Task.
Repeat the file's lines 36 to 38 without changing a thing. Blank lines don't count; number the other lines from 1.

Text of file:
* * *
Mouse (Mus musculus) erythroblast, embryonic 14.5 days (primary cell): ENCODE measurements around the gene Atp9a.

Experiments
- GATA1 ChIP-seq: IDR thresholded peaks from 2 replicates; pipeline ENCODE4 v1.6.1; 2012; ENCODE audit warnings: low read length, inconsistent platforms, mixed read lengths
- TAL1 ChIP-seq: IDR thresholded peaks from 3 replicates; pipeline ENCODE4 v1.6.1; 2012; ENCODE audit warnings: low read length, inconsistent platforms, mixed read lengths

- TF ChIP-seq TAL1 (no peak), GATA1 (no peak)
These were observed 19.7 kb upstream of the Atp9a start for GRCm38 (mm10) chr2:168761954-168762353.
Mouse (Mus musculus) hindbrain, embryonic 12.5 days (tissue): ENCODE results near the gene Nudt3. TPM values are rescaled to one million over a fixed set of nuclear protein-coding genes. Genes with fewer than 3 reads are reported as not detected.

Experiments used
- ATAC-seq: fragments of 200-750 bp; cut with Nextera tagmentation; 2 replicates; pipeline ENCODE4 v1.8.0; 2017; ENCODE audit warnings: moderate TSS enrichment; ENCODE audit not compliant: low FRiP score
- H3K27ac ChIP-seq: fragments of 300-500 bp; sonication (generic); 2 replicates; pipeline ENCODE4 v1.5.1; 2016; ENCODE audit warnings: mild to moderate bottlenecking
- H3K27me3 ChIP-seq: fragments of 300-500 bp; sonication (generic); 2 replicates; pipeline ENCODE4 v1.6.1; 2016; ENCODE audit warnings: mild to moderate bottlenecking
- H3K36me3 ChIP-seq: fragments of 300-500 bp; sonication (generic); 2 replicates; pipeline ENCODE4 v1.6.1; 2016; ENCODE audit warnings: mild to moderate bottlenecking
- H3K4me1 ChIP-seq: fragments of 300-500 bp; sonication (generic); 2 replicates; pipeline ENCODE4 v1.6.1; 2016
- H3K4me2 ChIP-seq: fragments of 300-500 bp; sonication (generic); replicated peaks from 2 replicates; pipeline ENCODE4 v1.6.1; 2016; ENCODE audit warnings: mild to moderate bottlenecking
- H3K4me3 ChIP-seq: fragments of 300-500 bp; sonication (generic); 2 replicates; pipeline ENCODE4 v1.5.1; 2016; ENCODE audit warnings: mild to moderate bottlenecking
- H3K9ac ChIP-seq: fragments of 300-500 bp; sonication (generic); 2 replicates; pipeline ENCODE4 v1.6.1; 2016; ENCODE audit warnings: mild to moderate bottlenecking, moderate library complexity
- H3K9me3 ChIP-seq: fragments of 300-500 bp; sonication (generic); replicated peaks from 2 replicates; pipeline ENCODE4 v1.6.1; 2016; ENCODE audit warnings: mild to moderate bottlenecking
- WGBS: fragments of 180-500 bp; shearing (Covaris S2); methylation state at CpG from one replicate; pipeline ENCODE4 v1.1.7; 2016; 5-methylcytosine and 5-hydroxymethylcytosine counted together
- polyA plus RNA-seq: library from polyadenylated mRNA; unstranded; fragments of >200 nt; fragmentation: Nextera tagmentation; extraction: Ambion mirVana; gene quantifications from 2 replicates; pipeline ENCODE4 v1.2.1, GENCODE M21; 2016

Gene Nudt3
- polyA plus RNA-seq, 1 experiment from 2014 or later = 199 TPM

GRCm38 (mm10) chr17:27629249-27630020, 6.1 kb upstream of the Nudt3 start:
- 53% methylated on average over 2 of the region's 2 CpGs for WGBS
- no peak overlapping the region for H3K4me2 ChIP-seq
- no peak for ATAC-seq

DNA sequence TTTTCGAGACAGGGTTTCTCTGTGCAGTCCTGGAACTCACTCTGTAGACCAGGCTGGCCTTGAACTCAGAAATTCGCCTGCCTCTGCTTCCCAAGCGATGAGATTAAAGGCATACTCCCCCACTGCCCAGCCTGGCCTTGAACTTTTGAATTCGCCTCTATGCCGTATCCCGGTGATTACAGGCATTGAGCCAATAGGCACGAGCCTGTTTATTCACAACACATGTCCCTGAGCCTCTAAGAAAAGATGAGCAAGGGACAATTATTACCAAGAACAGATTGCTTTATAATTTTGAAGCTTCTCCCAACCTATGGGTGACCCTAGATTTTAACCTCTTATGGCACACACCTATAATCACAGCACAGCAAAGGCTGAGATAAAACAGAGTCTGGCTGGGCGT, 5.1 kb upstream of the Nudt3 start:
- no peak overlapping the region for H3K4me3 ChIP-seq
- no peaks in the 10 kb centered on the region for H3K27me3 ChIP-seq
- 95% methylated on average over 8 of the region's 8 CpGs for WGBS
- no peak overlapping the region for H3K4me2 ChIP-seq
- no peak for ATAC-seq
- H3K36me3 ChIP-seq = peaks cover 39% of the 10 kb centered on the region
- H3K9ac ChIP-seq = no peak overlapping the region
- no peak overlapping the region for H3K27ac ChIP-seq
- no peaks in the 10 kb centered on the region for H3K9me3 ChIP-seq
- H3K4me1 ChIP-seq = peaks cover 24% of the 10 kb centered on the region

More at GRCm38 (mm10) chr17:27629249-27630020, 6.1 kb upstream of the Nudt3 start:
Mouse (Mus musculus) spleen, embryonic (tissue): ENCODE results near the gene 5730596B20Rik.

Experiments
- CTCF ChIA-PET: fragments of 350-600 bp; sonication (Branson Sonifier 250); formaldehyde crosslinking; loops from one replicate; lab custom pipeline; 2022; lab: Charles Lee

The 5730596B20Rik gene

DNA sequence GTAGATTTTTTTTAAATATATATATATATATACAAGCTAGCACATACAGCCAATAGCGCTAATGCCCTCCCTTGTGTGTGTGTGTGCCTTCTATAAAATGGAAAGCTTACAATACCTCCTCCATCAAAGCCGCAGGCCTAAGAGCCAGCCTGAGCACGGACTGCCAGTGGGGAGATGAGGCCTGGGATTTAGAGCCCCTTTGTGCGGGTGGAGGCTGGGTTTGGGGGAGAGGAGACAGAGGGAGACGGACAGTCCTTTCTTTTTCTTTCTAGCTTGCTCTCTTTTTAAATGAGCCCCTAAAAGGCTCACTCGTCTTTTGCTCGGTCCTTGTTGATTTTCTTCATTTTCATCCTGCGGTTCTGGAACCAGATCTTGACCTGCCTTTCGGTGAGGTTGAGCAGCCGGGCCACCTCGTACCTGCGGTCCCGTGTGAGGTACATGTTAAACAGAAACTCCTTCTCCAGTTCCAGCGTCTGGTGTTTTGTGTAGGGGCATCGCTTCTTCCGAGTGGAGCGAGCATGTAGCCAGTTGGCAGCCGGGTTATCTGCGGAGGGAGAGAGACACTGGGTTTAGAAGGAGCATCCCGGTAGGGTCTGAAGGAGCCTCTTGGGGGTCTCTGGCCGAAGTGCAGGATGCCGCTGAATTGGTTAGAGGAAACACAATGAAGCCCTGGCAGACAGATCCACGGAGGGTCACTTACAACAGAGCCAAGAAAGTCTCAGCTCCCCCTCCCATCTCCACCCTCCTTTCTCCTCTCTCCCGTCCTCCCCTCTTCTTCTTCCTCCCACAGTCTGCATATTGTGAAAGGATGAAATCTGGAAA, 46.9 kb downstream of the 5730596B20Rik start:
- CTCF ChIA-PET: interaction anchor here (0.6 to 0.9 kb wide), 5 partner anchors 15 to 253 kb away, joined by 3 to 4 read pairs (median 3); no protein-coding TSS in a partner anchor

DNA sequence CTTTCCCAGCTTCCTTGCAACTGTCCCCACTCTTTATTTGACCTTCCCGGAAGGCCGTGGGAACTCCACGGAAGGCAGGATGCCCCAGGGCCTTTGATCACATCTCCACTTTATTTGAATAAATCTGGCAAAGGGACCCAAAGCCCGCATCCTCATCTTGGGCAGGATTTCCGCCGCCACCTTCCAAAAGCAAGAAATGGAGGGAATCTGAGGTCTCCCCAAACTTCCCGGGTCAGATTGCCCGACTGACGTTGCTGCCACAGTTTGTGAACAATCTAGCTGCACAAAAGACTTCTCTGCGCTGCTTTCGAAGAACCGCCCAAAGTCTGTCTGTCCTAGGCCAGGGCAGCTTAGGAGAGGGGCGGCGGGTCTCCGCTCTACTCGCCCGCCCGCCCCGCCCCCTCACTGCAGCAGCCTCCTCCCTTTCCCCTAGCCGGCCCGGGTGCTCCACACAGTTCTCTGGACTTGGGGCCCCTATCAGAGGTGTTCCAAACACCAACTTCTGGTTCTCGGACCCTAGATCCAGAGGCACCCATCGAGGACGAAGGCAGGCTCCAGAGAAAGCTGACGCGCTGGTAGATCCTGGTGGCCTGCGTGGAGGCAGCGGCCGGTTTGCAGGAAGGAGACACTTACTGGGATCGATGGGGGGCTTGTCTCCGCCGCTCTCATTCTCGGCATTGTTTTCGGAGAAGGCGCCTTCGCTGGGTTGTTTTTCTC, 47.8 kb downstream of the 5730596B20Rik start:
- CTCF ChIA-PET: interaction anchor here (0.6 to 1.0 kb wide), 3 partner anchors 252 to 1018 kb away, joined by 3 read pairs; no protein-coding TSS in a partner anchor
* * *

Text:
- H3K4me1 ChIP-seq = peaks cover 24% of the 10 kb centered on the region

More at GRCm38 (mm10) chr17:27629249-27630020, 6.1 kb upstream of the Nudt3 start:
Mouse (Mus musculus) spleen, embryonic (tissue): ENCODE results near the gene 5730596B20Rik.